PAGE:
These days witches' circles are often cast complete with invocations to the guardians of the Watchtowers, one in each cardinal direction.

According to researcher John Michael Greer, the Watchtowers most likely entered the Craft from the Golden Dawn, which in turn derived them from John Dee's Enochian magic. During the original Enochian workings, during the 1580s, scryer Edward Kelly had a vision of four great towers at the quarters of the earth, the seats of guardian archangels (Greer 581).

Down the years, the Watchtowers and their guardians have acquired a deal of lore, little of which has anything to do with the original metaphor. But rising above the amassed archangels, elements, and Enochian tablets stands a simple, clear image: an image with implications.

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Recent Comments - Show all comments
  • Piper
    Piper says #
    Well, maybe the bible, but I share 2 lodges (Blue and SRICF or SRIA)with these three guys: Samuel Liddell MacGregor Mathers Willia
  • Anthony Gresham
    Anthony Gresham says #
    I thought the watchtowers thing was taken from the freemasons, and that the masons in turn got it from the Bible. I can never rem

Posted by on in Culture Blogs
Land, Lede, Lore

What makes a religion pagan?

I'm going to contend that paganisms are preeminently religions of land, lede, and lore.

Land. Paganism is local, intimately related to specific places. Pagans are by definition the People of the Place; when peoples change their place, they bring their mythologies with them, and those mythologies naturalize to the new place. While the term “nature religion” is problematic on numerous levels, the paganisms direct themselves largely to this-worldly concerns, and engage the environment and the non-human beings with whom we share that environment as a matter of primary spiritual course. There are no universal paganisms; or, rather, the paganisms are at their most universal insofar they are most specifically local.

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Posted by on in Culture Blogs
The Gods My People Swear By

I think it was Judy Harrow that told me this story. If not, apologies to my actual informant, whoever you are. As my father is fond of saying, “Age spares us nothing.”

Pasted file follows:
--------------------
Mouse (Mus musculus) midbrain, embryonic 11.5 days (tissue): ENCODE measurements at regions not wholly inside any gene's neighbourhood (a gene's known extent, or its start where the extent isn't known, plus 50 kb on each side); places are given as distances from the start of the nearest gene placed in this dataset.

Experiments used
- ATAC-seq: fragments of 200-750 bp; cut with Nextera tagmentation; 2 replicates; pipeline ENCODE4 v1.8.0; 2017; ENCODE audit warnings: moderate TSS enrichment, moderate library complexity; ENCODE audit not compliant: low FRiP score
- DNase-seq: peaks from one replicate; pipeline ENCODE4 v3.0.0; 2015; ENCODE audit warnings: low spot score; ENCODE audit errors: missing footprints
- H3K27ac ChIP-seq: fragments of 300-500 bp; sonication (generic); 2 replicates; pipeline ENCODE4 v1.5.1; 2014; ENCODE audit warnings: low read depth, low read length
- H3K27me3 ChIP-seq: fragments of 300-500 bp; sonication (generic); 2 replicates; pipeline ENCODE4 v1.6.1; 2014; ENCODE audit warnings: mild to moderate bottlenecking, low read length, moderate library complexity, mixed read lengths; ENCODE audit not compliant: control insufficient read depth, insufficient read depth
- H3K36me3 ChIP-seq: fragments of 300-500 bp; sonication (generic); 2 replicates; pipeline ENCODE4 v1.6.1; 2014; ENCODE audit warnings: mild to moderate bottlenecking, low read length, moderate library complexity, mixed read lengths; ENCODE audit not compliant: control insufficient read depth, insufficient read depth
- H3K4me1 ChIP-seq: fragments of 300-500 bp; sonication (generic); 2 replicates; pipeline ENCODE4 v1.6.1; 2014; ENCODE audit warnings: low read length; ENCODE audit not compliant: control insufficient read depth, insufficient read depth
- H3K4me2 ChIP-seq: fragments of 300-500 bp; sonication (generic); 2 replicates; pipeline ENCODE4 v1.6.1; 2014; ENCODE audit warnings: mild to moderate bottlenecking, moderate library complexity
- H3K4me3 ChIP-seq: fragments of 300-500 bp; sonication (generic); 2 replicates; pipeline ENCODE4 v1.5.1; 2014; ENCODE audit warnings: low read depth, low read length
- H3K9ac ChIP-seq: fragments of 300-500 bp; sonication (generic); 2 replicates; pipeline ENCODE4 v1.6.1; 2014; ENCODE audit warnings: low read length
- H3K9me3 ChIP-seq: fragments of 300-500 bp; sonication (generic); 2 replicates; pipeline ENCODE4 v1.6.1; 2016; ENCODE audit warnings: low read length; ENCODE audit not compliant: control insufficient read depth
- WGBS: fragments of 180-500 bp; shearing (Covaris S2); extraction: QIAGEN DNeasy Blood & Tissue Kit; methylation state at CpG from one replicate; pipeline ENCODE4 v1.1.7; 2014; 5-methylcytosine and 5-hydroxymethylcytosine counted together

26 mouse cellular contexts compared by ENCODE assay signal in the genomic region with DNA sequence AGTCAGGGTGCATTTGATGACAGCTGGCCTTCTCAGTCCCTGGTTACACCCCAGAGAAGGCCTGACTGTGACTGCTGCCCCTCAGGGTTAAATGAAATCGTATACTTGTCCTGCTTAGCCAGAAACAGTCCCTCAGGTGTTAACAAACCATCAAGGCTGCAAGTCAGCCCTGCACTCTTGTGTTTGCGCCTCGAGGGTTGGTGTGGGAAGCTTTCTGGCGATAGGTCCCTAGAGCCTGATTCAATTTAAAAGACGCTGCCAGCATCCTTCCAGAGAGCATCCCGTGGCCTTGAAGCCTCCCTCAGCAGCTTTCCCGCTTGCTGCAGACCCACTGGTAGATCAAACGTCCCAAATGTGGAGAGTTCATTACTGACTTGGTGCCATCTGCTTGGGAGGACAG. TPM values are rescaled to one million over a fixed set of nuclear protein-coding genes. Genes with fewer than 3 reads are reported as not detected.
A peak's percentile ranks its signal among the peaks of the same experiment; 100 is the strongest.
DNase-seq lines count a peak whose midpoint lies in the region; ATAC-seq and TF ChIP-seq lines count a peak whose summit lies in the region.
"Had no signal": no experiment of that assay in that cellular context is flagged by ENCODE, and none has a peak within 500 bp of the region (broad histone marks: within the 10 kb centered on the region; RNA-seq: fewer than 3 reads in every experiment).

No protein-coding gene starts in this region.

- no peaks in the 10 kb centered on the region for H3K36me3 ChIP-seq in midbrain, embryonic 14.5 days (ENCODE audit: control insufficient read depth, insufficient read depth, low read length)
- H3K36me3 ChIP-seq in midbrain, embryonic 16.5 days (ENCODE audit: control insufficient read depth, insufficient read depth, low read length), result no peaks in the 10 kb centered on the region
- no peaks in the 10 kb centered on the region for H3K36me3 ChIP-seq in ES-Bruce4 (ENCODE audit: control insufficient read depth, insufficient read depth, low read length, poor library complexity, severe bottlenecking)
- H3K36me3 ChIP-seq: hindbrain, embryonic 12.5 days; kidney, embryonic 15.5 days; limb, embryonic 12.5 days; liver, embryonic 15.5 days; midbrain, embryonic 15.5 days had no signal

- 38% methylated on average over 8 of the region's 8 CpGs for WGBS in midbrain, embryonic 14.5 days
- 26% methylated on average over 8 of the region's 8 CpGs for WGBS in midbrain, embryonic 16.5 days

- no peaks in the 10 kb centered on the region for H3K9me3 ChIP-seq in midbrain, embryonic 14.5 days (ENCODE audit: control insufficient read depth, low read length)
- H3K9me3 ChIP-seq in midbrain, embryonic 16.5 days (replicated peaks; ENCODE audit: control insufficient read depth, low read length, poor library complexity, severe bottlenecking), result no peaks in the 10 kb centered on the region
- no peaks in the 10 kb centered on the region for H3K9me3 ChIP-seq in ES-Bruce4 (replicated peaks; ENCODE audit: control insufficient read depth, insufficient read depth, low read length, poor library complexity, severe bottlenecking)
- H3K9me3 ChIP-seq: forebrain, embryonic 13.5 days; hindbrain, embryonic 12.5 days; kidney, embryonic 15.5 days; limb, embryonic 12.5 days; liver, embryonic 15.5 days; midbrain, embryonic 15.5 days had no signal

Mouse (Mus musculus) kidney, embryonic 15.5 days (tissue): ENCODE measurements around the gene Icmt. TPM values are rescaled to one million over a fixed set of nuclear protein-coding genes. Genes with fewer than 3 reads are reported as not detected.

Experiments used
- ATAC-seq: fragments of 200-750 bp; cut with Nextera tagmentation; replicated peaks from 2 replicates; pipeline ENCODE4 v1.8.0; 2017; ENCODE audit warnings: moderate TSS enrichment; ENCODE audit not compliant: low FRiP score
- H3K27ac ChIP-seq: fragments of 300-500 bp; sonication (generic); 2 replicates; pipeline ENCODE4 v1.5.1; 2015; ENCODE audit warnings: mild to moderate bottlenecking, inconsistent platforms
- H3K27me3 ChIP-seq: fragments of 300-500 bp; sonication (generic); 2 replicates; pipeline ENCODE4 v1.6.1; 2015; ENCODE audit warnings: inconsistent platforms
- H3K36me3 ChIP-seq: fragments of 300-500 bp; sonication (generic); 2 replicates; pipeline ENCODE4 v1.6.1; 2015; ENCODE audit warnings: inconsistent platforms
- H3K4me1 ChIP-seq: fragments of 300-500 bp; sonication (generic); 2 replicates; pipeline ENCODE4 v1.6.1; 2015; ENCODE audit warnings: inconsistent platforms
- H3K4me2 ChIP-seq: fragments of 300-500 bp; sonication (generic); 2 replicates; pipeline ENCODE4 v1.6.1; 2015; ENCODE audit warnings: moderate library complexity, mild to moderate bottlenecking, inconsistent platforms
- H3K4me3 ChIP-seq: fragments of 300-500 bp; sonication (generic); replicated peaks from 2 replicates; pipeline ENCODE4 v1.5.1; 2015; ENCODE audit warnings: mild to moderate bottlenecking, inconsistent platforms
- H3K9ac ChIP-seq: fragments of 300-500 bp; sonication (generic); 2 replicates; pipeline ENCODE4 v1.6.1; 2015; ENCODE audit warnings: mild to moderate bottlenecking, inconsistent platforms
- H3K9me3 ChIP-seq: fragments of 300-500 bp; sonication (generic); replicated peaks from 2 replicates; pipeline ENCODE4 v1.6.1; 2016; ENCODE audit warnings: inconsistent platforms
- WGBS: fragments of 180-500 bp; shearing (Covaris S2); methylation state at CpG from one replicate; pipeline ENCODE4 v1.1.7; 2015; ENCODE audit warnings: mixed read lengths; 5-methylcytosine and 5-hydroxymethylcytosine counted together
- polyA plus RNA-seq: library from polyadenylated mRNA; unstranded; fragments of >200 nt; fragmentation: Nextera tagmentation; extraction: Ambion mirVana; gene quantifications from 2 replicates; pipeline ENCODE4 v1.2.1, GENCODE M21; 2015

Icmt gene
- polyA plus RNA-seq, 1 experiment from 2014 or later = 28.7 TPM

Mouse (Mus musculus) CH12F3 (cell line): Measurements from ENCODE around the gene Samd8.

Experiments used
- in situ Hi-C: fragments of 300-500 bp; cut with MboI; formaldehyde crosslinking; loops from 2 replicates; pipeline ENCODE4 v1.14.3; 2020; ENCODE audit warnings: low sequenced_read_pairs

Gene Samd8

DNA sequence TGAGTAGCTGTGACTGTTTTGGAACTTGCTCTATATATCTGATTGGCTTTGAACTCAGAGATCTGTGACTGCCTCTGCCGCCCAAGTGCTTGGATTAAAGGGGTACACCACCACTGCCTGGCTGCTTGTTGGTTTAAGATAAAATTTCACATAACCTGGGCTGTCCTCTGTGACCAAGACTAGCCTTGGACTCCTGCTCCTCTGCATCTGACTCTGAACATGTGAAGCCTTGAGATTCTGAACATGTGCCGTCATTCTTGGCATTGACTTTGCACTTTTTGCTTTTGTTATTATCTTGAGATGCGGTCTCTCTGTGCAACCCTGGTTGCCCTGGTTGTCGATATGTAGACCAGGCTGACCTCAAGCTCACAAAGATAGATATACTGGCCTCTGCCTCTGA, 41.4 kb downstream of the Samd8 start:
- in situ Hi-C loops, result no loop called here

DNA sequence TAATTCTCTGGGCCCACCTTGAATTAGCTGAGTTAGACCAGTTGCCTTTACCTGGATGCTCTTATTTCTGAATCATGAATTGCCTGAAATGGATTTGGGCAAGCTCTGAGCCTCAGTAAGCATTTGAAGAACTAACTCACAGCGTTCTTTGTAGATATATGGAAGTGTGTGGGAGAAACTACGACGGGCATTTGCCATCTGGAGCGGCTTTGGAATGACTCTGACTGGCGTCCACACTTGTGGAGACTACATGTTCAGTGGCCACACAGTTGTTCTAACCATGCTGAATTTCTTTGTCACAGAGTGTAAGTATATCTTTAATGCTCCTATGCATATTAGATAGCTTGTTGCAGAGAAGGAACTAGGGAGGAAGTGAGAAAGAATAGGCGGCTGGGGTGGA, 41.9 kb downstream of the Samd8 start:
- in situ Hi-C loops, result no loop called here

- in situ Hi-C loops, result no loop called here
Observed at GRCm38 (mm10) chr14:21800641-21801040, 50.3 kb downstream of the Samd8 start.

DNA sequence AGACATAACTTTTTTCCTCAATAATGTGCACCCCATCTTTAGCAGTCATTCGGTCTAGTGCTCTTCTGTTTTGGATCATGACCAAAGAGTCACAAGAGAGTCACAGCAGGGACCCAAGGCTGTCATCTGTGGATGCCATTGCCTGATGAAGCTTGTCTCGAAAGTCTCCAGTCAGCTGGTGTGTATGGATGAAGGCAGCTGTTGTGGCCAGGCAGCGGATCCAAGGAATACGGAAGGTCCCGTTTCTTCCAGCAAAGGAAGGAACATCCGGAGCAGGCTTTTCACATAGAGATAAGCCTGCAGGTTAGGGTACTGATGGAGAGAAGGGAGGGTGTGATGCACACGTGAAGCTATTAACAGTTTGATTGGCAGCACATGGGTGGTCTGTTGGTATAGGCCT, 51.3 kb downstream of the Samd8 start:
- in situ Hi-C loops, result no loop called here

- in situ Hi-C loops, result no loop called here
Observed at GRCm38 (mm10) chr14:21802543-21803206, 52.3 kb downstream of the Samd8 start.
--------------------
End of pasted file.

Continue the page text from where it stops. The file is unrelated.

Dateline: Chicago, 1993: the World Parliament of Religions. (This was the event at which the archbishop of Chicago used his political muscle to get the pagans a permit to do a ritual in a public park. Now that's what I call ecumenism.) It's the main event: religious leaders from all over the world are lined up on stage. The place is packed so full that they have to set up TV screens outside to accommodate everyone that wants to see. The pagans are all outside, watching. (There are, of course, none on stage.)

Some grandee gets up to talk. “Let us all be as one,” he says. “After all, we all worship the same god.” Nods, smiles, and knowing applause from the entire line-up on stage, including (shame on them) the Hindus. The audience eats it up.

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Recent Comments - Show all comments
  • T-Roy
    T-Roy says #
    I don't name my Gods, they exist as identities, Hearth, Summer, Mother and so on but those aren't names, just labels. Not until
  • Lady Pythia
    Lady Pythia says #
    Delighted to share that the Parliament of World Religions returns to the States in 2015! We're not sure where yet. Andras will let
  • Steven Posch
    Steven Posch says #
    Yeah, this is one story about one incident. Having seen my own thinking change on a number of topics over the course of the years,
  • Alison Leigh Lilly
    Alison Leigh Lilly says #
    "Nods, smiles, and knowing applause from the entire line-up on stage, including (shame on them) the Hindus." Do you find it at al
  • Steven Posch
    Steven Posch says #
    It was certainly not my intent to declare shame on Hinduism or Hindus generally, Allison. During revision, I thought: Maybe I shou